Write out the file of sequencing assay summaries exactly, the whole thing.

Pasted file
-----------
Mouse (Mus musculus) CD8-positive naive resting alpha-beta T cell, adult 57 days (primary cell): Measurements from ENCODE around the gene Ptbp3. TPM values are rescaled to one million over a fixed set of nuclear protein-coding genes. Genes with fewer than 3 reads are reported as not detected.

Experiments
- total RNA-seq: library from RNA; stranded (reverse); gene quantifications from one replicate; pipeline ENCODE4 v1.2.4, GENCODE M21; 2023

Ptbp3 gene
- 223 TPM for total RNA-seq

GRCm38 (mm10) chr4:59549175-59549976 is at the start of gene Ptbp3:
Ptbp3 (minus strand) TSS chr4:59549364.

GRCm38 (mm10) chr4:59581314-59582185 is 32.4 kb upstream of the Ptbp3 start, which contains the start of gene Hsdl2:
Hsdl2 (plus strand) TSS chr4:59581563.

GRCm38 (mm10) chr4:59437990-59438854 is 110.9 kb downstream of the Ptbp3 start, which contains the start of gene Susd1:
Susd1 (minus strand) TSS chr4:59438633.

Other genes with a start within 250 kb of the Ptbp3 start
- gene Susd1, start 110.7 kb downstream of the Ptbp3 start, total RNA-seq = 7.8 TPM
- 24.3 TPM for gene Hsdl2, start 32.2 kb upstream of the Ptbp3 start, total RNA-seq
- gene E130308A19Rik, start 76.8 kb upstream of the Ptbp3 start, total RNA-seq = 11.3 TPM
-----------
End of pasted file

Mouse (Mus musculus) CD8-positive naive resting alpha-beta T cell, adult 57 days (primary cell): Measurements from ENCODE around the gene Ptbp3. TPM values are rescaled to one million over a fixed set of nuclear protein-coding genes. Genes with fewer than 3 reads are reported as not detected.

Experiments
- total RNA-seq: library from RNA; stranded (reverse); gene quantifications from one replicate; pipeline ENCODE4 v1.2.4, GENCODE M21; 2023

Ptbp3 gene
- 223 TPM for total RNA-seq

GRCm38 (mm10) chr4:59549175-59549976 is at the start of gene Ptbp3:
Ptbp3 (minus strand) TSS chr4:59549364.

GRCm38 (mm10) chr4:59581314-59582185 is 32.4 kb upstream of the Ptbp3 start, which contains the start of gene Hsdl2:
Hsdl2 (plus strand) TSS chr4:59581563.

GRCm38 (mm10) chr4:59437990-59438854 is 110.9 kb downstream of the Ptbp3 start, which contains the start of gene Susd1:
Susd1 (minus strand) TSS chr4:59438633.

Other genes with a start within 250 kb of the Ptbp3 start
- gene Susd1, start 110.7 kb downstream of the Ptbp3 start, total RNA-seq = 7.8 TPM
- 24.3 TPM for gene Hsdl2, start 32.2 kb upstream of the Ptbp3 start, total RNA-seq
- gene E130308A19Rik, start 76.8 kb upstream of the Ptbp3 start, total RNA-seq = 11.3 TPM